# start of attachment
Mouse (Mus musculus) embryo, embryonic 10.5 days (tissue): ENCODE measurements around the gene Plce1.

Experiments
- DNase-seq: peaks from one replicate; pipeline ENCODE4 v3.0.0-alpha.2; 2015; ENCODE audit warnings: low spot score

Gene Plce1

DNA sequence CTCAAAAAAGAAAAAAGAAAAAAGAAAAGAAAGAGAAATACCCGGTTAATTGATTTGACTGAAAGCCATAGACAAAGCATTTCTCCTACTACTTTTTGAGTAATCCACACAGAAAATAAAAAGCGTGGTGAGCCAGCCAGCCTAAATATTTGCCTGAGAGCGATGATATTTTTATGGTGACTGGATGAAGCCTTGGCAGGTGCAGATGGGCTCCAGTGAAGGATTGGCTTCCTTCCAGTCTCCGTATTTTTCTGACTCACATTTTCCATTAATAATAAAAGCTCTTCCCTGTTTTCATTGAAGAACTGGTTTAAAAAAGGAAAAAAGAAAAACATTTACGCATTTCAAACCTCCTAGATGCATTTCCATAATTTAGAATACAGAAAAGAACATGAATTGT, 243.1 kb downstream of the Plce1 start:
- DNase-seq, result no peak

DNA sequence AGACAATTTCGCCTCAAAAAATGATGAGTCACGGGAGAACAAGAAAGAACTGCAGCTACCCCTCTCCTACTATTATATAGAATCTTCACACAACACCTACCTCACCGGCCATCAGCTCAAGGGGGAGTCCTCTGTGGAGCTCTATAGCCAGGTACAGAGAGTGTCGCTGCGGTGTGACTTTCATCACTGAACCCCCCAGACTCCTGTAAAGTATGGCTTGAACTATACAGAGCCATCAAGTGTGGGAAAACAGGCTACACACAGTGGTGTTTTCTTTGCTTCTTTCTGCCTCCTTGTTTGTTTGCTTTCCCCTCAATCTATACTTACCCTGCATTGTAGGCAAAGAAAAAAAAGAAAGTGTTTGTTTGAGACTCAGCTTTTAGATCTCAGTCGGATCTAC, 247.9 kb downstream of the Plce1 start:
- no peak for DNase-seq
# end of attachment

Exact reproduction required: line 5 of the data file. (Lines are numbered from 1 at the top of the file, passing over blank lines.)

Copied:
DNA sequence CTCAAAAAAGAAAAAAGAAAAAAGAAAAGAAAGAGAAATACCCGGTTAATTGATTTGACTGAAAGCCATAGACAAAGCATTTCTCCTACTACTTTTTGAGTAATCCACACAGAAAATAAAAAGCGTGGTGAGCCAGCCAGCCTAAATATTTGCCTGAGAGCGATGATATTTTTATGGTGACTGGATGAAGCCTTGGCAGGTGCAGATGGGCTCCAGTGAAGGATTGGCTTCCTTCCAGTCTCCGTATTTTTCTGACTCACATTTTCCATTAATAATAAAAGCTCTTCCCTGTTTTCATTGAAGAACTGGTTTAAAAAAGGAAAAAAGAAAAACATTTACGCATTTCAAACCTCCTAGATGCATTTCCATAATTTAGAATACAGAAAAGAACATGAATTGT, 243.1 kb downstream of the Plce1 start: